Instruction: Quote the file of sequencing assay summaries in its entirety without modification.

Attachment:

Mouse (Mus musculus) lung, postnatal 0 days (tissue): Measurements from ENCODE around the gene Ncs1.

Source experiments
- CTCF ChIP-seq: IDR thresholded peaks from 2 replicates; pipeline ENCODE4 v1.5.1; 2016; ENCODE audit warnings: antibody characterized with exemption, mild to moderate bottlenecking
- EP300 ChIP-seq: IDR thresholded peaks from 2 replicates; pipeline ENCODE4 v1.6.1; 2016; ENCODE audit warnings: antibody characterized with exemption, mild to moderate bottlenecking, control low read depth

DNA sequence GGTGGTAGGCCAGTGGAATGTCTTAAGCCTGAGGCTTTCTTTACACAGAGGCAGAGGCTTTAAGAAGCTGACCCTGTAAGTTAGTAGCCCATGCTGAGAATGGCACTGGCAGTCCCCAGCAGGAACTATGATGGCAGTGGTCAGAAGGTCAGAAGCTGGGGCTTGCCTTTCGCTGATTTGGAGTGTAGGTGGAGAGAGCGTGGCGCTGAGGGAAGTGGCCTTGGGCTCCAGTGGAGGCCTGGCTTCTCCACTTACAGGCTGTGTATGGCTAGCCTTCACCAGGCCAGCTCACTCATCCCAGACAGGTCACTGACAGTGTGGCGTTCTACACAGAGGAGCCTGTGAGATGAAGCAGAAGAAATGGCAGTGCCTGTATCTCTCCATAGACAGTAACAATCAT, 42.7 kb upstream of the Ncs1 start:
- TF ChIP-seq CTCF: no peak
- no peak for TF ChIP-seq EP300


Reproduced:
Mouse (Mus musculus) lung, postnatal 0 days (tissue): Measurements from ENCODE around the gene Ncs1.

Source experiments
- CTCF ChIP-seq: IDR thresholded peaks from 2 replicates; pipeline ENCODE4 v1.5.1; 2016; ENCODE audit warnings: antibody characterized with exemption, mild to moderate bottlenecking
- EP300 ChIP-seq: IDR thresholded peaks from 2 replicates; pipeline ENCODE4 v1.6.1; 2016; ENCODE audit warnings: antibody characterized with exemption, mild to moderate bottlenecking, control low read depth

DNA sequence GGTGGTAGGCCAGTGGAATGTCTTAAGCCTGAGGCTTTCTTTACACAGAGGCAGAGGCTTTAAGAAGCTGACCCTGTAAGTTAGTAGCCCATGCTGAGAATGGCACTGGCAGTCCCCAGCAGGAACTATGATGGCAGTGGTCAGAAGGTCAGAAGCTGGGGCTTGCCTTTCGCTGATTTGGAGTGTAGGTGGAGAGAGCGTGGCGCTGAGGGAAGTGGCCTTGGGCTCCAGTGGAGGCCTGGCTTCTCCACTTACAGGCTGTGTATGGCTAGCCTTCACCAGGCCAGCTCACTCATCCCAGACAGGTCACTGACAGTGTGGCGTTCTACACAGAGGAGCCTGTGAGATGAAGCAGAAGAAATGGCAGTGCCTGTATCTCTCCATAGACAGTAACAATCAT, 42.7 kb upstream of the Ncs1 start:
- TF ChIP-seq CTCF: no peak
- no peak for TF ChIP-seq EP300